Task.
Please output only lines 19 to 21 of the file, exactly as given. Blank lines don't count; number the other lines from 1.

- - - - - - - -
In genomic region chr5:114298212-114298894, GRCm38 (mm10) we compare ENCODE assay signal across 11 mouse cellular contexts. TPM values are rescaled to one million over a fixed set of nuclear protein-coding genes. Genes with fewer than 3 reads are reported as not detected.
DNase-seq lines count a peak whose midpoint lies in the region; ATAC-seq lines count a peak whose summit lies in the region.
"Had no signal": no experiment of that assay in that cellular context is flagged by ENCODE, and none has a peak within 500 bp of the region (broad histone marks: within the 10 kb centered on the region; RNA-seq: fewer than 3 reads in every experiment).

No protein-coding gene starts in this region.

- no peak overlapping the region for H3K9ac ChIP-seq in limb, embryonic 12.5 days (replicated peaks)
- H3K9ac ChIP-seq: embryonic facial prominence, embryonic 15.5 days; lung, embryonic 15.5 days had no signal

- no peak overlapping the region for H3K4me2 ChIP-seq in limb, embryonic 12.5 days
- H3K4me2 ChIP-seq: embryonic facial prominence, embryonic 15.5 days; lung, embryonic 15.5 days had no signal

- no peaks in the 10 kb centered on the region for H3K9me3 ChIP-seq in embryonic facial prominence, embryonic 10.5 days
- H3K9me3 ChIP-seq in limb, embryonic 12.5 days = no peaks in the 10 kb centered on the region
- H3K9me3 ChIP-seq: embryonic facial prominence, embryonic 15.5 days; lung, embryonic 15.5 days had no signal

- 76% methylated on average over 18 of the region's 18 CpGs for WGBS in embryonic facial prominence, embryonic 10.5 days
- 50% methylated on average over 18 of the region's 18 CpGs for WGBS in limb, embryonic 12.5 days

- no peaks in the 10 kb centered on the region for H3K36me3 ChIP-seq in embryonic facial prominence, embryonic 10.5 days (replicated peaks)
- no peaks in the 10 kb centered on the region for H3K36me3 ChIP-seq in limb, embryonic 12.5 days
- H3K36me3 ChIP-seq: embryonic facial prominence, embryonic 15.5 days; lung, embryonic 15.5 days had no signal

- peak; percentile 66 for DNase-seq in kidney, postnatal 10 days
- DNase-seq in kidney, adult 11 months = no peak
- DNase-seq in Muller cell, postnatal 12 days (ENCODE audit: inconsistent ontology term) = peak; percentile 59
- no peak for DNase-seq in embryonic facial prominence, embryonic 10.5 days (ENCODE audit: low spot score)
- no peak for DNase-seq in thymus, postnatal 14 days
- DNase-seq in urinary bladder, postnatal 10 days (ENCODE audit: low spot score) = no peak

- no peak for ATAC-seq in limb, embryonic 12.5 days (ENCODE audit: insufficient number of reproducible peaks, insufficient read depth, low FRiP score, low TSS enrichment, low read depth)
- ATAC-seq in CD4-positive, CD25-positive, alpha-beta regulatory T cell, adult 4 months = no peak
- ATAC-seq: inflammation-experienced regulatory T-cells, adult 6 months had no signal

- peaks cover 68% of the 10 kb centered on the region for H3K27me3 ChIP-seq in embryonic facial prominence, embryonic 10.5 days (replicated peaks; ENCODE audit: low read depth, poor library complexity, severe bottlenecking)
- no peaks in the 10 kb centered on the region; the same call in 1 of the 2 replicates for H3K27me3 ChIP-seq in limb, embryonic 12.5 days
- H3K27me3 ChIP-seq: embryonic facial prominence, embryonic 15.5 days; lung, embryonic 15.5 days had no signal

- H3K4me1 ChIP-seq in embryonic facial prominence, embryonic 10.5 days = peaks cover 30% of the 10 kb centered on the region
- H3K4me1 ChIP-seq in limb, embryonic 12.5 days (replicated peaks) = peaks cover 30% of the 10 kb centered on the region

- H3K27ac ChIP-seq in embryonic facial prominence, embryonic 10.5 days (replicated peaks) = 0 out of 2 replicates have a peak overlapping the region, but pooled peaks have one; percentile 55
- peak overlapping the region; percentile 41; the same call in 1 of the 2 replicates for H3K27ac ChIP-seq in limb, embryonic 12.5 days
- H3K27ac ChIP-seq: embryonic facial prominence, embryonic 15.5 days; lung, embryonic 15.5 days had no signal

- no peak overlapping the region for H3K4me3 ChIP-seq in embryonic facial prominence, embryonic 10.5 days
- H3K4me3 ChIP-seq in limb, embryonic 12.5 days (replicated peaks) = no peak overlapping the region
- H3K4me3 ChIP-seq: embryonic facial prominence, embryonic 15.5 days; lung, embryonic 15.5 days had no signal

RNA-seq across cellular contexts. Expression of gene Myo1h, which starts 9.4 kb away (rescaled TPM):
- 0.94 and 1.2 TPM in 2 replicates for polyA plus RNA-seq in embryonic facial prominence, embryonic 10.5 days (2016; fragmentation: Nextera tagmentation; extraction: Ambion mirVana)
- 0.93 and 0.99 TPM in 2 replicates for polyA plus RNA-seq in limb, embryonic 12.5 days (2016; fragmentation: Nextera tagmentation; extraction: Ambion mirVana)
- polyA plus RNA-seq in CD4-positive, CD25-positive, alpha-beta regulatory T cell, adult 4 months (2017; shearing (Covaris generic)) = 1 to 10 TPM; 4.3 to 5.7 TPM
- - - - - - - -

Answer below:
- DNase-seq in Muller cell, postnatal 12 days (ENCODE audit: inconsistent ontology term) = peak; percentile 59
- no peak for DNase-seq in embryonic facial prominence, embryonic 10.5 days (ENCODE audit: low spot score)
- no peak for DNase-seq in thymus, postnatal 14 days